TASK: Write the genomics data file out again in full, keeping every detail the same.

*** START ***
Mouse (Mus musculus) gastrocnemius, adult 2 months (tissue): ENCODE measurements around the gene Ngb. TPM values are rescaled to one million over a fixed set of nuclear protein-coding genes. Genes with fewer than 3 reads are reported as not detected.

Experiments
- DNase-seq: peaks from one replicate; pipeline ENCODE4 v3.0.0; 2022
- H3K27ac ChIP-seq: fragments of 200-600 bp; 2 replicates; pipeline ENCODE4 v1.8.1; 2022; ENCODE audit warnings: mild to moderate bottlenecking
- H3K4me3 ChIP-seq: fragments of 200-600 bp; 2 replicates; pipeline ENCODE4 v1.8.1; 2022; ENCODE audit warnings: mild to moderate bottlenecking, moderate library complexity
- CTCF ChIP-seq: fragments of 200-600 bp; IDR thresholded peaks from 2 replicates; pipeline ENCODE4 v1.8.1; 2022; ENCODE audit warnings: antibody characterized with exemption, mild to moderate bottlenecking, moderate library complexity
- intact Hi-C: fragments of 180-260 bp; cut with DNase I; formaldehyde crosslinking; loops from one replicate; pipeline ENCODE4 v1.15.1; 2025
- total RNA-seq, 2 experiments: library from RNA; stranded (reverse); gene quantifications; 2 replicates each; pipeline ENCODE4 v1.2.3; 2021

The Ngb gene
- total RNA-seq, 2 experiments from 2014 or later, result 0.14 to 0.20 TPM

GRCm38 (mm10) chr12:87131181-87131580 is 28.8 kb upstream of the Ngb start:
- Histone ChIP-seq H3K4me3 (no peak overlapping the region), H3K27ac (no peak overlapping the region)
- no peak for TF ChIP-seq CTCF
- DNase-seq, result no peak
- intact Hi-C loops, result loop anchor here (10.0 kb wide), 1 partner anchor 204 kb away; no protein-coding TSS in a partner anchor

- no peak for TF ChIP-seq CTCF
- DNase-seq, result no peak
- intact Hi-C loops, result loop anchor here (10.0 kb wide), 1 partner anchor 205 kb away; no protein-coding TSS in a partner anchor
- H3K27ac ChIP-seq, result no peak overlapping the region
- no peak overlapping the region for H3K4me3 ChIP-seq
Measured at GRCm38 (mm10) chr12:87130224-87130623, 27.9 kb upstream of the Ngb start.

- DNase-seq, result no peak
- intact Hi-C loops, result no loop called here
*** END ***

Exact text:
Mouse (Mus musculus) gastrocnemius, adult 2 months (tissue): ENCODE measurements around the gene Ngb. TPM values are rescaled to one million over a fixed set of nuclear protein-coding genes. Genes with fewer than 3 reads are reported as not detected.

Experiments
- DNase-seq: peaks from one replicate; pipeline ENCODE4 v3.0.0; 2022
- H3K27ac ChIP-seq: fragments of 200-600 bp; 2 replicates; pipeline ENCODE4 v1.8.1; 2022; ENCODE audit warnings: mild to moderate bottlenecking
- H3K4me3 ChIP-seq: fragments of 200-600 bp; 2 replicates; pipeline ENCODE4 v1.8.1; 2022; ENCODE audit warnings: mild to moderate bottlenecking, moderate library complexity
- CTCF ChIP-seq: fragments of 200-600 bp; IDR thresholded peaks from 2 replicates; pipeline ENCODE4 v1.8.1; 2022; ENCODE audit warnings: antibody characterized with exemption, mild to moderate bottlenecking, moderate library complexity
- intact Hi-C: fragments of 180-260 bp; cut with DNase I; formaldehyde crosslinking; loops from one replicate; pipeline ENCODE4 v1.15.1; 2025
- total RNA-seq, 2 experiments: library from RNA; stranded (reverse); gene quantifications; 2 replicates each; pipeline ENCODE4 v1.2.3; 2021

The Ngb gene
- total RNA-seq, 2 experiments from 2014 or later, result 0.14 to 0.20 TPM

GRCm38 (mm10) chr12:87131181-87131580 is 28.8 kb upstream of the Ngb start:
- Histone ChIP-seq H3K4me3 (no peak overlapping the region), H3K27ac (no peak overlapping the region)
- no peak for TF ChIP-seq CTCF
- DNase-seq, result no peak
- intact Hi-C loops, result loop anchor here (10.0 kb wide), 1 partner anchor 204 kb away; no protein-coding TSS in a partner anchor

- no peak for TF ChIP-seq CTCF
- DNase-seq, result no peak
- intact Hi-C loops, result loop anchor here (10.0 kb wide), 1 partner anchor 205 kb away; no protein-coding TSS in a partner anchor
- H3K27ac ChIP-seq, result no peak overlapping the region
- no peak overlapping the region for H3K4me3 ChIP-seq
Measured at GRCm38 (mm10) chr12:87130224-87130623, 27.9 kb upstream of the Ngb start.

- DNase-seq, result no peak
- intact Hi-C loops, result no loop called here